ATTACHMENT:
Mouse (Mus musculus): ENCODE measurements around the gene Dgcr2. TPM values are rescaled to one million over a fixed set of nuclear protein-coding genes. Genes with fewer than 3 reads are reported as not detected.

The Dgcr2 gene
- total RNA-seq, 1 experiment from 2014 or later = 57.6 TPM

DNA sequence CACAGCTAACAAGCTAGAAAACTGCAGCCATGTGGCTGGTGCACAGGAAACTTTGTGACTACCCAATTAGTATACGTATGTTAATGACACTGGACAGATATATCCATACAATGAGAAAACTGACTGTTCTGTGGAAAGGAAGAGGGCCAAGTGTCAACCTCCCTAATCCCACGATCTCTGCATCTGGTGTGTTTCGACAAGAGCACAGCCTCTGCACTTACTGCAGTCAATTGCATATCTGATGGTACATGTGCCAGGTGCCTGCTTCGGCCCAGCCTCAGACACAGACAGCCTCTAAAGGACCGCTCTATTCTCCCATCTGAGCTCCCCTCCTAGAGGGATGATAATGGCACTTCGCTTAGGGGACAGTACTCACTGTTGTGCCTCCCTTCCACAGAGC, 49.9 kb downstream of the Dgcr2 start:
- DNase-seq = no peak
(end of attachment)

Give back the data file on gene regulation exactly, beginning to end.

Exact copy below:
Mouse (Mus musculus): ENCODE measurements around the gene Dgcr2. TPM values are rescaled to one million over a fixed set of nuclear protein-coding genes. Genes with fewer than 3 reads are reported as not detected.

The Dgcr2 gene
- total RNA-seq, 1 experiment from 2014 or later = 57.6 TPM

DNA sequence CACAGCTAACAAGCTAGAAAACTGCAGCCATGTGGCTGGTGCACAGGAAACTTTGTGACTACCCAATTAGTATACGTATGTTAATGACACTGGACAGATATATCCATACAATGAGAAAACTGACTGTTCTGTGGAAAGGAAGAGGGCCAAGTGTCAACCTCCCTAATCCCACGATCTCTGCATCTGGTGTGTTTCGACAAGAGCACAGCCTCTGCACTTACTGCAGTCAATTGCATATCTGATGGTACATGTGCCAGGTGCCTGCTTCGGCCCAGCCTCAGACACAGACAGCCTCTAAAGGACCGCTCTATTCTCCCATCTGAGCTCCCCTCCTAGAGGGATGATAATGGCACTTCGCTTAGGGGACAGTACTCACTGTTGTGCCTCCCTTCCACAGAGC, 49.9 kb downstream of the Dgcr2 start:
- DNase-seq = no peak